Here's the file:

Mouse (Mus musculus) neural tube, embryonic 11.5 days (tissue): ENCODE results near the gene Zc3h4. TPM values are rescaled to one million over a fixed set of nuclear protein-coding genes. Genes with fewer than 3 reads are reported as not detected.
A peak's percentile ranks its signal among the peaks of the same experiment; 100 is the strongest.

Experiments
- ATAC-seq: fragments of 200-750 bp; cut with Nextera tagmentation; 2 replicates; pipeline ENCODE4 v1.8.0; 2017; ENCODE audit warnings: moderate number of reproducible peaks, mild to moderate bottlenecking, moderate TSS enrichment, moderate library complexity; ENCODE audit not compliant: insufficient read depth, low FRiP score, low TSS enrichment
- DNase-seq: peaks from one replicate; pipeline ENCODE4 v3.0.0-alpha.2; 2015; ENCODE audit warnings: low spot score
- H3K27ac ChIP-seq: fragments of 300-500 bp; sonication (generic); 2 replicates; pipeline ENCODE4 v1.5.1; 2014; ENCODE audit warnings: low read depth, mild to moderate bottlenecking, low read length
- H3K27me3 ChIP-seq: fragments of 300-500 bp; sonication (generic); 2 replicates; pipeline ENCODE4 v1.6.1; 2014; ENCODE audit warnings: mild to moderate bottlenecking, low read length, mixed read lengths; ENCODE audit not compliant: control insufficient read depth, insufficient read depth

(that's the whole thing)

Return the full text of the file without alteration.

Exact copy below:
Mouse (Mus musculus) neural tube, embryonic 11.5 days (tissue): ENCODE results near the gene Zc3h4. TPM values are rescaled to one million over a fixed set of nuclear protein-coding genes. Genes with fewer than 3 reads are reported as not detected.
A peak's percentile ranks its signal among the peaks of the same experiment; 100 is the strongest.

Experiments
- ATAC-seq: fragments of 200-750 bp; cut with Nextera tagmentation; 2 replicates; pipeline ENCODE4 v1.8.0; 2017; ENCODE audit warnings: moderate number of reproducible peaks, mild to moderate bottlenecking, moderate TSS enrichment, moderate library complexity; ENCODE audit not compliant: insufficient read depth, low FRiP score, low TSS enrichment
- DNase-seq: peaks from one replicate; pipeline ENCODE4 v3.0.0-alpha.2; 2015; ENCODE audit warnings: low spot score
- H3K27ac ChIP-seq: fragments of 300-500 bp; sonication (generic); 2 replicates; pipeline ENCODE4 v1.5.1; 2014; ENCODE audit warnings: low read depth, mild to moderate bottlenecking, low read length
- H3K27me3 ChIP-seq: fragments of 300-500 bp; sonication (generic); 2 replicates; pipeline ENCODE4 v1.6.1; 2014; ENCODE audit warnings: mild to moderate bottlenecking, low read length, mixed read lengths; ENCODE audit not compliant: control insufficient read depth, insufficient read depth